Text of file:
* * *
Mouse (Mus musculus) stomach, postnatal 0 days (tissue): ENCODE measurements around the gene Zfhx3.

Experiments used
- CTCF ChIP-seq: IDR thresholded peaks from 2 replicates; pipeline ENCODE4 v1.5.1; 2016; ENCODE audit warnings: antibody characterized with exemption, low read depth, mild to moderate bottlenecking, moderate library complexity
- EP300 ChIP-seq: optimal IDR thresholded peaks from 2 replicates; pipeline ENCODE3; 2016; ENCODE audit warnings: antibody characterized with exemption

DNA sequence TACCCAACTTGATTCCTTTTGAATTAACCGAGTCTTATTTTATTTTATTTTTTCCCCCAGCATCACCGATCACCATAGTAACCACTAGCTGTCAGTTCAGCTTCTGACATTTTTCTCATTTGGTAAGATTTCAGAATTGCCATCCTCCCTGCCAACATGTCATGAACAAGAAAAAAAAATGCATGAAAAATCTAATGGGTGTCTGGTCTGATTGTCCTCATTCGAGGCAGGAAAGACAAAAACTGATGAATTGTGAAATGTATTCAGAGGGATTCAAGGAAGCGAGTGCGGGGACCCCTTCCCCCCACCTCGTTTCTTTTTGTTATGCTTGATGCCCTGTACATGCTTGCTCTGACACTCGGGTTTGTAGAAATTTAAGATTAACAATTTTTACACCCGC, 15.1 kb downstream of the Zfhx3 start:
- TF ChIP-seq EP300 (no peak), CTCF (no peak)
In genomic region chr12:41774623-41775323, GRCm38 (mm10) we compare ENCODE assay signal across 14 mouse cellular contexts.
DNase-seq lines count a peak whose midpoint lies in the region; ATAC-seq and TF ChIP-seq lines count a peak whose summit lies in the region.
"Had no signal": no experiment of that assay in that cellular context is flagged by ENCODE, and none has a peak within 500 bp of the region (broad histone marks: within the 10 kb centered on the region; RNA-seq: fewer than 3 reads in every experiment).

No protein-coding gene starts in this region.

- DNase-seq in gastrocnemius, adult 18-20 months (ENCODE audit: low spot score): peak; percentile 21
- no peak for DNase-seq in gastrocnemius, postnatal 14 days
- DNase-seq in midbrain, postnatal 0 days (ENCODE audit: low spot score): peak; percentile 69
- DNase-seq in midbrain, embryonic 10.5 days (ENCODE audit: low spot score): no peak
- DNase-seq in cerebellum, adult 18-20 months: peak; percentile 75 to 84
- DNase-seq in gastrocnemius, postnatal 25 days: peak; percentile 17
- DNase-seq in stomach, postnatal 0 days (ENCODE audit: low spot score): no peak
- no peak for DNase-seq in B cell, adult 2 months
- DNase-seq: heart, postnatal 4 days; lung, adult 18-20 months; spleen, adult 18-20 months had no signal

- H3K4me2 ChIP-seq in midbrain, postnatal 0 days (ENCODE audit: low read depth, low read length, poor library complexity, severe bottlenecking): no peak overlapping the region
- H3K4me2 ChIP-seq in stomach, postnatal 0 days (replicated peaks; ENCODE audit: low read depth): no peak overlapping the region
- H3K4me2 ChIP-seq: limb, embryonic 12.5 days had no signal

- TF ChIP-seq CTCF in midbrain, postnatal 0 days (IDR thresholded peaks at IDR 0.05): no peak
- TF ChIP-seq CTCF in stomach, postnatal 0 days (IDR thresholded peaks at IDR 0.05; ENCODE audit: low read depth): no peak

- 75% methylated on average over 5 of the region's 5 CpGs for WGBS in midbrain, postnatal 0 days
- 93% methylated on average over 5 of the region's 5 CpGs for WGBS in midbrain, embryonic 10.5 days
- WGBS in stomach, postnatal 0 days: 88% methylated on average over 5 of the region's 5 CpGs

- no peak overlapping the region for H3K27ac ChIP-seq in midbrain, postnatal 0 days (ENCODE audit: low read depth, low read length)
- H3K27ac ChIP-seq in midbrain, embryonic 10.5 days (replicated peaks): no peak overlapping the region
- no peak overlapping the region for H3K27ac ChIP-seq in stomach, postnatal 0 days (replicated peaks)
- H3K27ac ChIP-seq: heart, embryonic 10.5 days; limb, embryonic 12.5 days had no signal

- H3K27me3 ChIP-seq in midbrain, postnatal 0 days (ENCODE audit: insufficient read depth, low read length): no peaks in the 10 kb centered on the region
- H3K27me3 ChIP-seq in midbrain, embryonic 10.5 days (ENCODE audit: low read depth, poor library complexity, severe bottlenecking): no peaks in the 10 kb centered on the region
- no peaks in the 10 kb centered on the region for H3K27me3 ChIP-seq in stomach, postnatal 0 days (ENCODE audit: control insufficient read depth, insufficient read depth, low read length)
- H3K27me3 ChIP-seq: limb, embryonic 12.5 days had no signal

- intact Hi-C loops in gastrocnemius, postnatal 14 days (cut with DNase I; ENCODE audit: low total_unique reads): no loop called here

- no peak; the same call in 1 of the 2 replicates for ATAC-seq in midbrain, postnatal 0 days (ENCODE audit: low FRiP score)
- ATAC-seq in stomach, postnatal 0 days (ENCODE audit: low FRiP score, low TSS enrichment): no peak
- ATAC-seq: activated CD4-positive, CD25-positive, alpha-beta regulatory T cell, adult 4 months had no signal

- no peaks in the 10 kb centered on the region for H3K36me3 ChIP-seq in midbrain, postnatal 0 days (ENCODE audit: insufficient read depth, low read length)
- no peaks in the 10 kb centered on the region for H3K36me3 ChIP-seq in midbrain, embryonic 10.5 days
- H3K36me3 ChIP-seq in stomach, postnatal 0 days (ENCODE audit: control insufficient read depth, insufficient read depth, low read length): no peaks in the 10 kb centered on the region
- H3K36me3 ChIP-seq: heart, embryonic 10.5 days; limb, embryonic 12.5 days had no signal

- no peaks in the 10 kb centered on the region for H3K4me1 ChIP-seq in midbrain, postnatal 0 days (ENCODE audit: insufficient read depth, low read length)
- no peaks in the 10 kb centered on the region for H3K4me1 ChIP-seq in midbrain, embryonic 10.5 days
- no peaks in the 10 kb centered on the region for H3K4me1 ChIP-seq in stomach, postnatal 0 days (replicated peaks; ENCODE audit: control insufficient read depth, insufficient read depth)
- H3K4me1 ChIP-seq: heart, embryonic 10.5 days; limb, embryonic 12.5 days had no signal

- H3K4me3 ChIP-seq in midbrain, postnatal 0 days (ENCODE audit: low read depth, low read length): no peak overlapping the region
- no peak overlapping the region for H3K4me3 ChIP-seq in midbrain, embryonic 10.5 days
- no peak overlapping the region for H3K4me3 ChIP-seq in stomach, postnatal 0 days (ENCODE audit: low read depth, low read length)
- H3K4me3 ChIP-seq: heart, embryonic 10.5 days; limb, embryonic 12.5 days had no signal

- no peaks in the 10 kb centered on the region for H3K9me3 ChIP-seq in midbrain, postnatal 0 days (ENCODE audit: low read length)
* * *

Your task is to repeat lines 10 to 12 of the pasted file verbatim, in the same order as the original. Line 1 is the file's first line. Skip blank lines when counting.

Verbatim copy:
No protein-coding gene starts in this region.

- DNase-seq in gastrocnemius, adult 18-20 months (ENCODE audit: low spot score): peak; percentile 21
- no peak for DNase-seq in gastrocnemius, postnatal 14 days